Analysis paralysis is another form of anxiety. It is important to identify analysis paralysis and from then on you can try to find ways to control it. Accept the fact that no matter how much you analyze each choice or option available you will never be 100% sure. Just start feeling comfortable with the fact that you will never know for sure. This is how it is, this is how life is.

“Be a self-starter. Do it now! When you don’t know how to do something, start. Beware of the paralysis of analysis. Be a person of action.”

Mamie McCullough

Resources – Relevant articles

64 thoughts on “How to Identify Analysis Paralysis – Best Tips to Win It”

  1. I love hearing new terms from your blog, and I think this is the kind of thing lots of people will experience at one point in their life. Choosing to accept that we don’t need to succeed every time is an important way to stop analysis paralysis x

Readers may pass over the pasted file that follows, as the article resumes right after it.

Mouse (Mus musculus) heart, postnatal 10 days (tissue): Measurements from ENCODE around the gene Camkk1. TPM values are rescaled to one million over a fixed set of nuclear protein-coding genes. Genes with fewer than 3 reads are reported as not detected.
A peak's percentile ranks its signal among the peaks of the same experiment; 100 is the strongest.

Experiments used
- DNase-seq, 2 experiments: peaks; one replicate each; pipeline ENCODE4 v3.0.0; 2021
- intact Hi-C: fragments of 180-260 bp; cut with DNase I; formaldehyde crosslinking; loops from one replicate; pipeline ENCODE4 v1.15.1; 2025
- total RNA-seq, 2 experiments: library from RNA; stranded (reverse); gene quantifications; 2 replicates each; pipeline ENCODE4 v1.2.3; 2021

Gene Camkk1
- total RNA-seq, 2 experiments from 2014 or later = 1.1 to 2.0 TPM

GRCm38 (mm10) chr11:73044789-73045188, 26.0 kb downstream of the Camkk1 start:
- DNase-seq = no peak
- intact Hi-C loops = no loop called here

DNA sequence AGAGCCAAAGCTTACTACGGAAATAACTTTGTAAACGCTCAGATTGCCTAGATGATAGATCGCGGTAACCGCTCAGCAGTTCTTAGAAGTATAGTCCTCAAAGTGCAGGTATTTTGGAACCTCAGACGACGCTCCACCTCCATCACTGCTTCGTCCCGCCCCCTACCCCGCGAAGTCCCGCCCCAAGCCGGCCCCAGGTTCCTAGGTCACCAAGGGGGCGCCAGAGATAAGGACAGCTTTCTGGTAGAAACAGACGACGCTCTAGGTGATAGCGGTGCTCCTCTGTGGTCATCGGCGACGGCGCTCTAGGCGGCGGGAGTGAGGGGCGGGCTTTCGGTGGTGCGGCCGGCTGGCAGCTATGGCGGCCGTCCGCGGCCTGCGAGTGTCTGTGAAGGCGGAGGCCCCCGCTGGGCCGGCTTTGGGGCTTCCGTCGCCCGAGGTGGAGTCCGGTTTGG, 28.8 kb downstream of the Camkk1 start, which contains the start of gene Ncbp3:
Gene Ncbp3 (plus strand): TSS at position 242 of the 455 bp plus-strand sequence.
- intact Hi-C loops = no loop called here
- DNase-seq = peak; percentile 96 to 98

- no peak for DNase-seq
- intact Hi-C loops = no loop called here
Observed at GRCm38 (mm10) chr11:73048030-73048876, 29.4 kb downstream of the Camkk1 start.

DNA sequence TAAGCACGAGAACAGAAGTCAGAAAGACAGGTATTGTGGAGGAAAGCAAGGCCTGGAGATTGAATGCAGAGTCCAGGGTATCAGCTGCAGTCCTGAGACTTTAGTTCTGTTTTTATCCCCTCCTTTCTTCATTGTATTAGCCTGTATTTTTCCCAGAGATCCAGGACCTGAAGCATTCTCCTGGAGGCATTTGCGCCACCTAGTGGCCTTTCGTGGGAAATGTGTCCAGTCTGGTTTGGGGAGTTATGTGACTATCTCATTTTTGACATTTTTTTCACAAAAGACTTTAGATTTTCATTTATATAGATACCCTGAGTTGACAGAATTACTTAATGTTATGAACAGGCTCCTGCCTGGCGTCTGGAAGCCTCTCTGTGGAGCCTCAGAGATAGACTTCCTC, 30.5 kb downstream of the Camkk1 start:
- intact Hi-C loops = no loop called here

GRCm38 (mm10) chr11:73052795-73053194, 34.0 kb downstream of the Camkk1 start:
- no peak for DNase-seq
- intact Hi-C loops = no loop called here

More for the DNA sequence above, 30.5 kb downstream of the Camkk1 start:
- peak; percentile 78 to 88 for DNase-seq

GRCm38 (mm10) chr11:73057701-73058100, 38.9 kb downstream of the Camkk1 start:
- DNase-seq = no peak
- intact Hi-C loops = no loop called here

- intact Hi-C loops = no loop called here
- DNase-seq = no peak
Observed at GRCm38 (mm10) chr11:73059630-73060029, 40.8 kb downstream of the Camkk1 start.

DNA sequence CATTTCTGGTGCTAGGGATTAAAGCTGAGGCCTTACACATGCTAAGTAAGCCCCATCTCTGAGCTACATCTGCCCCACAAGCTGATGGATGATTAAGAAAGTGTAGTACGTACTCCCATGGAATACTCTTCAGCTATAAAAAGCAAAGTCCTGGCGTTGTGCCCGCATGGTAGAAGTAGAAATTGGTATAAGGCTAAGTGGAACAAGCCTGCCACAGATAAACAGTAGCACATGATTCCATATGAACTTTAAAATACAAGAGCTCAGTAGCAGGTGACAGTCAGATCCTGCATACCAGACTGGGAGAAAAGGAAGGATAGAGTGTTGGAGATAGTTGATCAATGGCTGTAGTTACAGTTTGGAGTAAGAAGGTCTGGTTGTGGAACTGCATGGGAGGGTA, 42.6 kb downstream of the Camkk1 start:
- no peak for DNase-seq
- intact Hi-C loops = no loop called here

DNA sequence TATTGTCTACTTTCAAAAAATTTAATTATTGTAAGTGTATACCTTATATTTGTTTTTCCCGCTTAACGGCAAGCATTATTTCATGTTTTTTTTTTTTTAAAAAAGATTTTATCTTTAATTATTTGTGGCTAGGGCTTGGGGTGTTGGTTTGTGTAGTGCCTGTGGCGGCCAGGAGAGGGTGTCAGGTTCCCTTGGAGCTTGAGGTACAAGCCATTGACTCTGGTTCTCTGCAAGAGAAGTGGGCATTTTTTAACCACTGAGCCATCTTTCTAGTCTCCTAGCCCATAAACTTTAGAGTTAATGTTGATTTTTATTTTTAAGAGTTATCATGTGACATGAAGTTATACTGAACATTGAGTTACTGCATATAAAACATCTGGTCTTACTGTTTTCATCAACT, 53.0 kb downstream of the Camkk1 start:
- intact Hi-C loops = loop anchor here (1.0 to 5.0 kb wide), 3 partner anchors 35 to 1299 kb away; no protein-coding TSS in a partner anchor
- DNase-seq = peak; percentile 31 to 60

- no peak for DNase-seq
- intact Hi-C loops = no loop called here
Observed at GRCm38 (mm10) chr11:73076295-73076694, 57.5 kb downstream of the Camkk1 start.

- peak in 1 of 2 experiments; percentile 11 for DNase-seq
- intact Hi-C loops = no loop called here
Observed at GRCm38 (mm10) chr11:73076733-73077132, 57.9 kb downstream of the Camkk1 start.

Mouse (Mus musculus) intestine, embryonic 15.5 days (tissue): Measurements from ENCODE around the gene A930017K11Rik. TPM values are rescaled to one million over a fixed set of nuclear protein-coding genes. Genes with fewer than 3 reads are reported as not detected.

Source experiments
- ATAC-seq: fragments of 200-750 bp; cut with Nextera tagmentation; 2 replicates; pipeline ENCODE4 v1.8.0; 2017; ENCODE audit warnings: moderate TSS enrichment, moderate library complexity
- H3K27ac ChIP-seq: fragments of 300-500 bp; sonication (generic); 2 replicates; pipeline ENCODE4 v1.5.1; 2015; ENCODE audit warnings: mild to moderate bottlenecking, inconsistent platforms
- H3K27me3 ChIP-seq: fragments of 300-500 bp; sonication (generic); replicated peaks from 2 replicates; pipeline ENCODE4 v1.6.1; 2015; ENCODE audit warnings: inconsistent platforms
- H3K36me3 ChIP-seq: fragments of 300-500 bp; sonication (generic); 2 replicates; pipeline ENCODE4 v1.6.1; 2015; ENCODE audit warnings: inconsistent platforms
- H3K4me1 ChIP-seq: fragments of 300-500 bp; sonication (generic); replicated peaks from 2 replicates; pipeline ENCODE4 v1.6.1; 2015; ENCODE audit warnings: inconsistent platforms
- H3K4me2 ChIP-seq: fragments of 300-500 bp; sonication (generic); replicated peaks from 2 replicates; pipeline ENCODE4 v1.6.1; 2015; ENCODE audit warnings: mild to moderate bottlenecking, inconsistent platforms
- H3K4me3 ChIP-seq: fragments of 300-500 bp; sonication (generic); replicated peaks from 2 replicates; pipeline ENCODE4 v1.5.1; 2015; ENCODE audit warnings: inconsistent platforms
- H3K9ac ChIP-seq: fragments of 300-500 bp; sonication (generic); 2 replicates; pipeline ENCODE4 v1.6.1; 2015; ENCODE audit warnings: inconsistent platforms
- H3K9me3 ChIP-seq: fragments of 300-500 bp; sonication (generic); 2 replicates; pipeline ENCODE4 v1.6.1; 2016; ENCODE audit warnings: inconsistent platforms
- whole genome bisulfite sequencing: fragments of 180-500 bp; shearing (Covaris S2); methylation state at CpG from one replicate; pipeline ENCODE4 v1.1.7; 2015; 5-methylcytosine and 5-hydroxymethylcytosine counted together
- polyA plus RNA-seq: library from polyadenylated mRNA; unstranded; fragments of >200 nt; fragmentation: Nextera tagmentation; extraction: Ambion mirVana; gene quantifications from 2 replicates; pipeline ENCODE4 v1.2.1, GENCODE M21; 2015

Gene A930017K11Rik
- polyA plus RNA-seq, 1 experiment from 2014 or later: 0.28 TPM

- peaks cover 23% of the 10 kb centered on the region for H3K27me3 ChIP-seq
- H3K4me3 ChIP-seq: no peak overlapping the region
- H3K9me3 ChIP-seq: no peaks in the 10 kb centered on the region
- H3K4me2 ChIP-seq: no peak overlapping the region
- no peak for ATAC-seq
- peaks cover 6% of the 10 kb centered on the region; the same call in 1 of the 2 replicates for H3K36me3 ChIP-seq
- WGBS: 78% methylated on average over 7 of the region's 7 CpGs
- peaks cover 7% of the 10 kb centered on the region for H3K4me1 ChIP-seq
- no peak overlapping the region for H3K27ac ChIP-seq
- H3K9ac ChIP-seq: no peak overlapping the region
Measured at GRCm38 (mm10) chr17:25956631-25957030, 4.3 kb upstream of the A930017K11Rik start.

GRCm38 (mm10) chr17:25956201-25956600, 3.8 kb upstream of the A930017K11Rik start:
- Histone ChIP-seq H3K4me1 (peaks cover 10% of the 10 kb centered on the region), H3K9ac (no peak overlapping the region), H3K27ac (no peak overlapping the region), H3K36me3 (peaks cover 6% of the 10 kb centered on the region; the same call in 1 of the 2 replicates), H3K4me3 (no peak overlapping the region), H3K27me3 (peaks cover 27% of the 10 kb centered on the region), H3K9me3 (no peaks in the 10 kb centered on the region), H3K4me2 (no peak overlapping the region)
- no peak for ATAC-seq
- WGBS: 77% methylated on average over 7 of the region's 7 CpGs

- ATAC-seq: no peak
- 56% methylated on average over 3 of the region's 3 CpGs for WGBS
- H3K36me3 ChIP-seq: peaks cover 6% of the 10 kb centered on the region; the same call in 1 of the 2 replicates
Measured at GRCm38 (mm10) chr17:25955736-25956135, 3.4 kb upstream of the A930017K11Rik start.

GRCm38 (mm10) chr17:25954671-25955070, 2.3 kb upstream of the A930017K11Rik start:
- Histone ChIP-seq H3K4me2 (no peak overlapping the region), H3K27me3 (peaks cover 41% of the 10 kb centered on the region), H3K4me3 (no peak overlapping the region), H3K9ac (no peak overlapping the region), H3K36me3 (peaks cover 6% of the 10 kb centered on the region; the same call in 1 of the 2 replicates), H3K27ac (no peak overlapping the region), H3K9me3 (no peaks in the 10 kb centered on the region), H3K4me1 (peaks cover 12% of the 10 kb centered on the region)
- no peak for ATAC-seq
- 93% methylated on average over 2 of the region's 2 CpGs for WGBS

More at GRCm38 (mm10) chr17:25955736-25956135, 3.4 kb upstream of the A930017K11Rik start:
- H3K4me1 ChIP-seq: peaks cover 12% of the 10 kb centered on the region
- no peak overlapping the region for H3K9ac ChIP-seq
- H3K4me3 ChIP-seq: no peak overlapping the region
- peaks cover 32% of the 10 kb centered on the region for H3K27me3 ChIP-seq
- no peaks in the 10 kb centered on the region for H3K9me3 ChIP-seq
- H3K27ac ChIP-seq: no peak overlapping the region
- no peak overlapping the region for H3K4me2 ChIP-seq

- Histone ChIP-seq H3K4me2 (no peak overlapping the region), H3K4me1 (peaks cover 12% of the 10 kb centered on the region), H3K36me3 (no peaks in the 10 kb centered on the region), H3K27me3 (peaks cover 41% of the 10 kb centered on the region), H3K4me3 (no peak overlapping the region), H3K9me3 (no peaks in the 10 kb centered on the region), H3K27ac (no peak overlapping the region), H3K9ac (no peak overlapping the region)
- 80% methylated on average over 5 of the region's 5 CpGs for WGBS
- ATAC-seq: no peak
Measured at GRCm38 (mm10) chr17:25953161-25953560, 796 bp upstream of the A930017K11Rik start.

2. I’ve always known this as decision or choice paralysis. It’s also one of the reasons a lot of businesses limite the options they have so they can avoid and scare people off by providing too many options for people to cope with, and thus, not making a decision

  3. Smart tips here. I like how you mentioned that analysis paralysis is anxiety. Knowing that it is an anxious emotion manifest we can feel the fear in our mind to clear the anxiety. Clearing the anxiety instantly removes the analysis paralysis too.


  4. This is such a nice point of view! people always talk about taking time to make decisions but its also important to acknowledge when we are overthinking it

  5. I didn’t even know that was a thing. I just thought it was about being indecisive. Thank you for sharing this information and tips to overcome for people who are living with this.

    Lauren – bournemouthgirl

  6. As an overthinker, I need to work very hard to be confident in decision making and it can be difficult.

    Thanks for sharing this post. So helpful to other people.

  7. This was a really insightful post! I hadn’t heard of analysis paralysis before but I definitely recognise some of these symptoms in my friends, so this will really help me with supporting them. Thank you so much for sharing and speaking about another important topic <3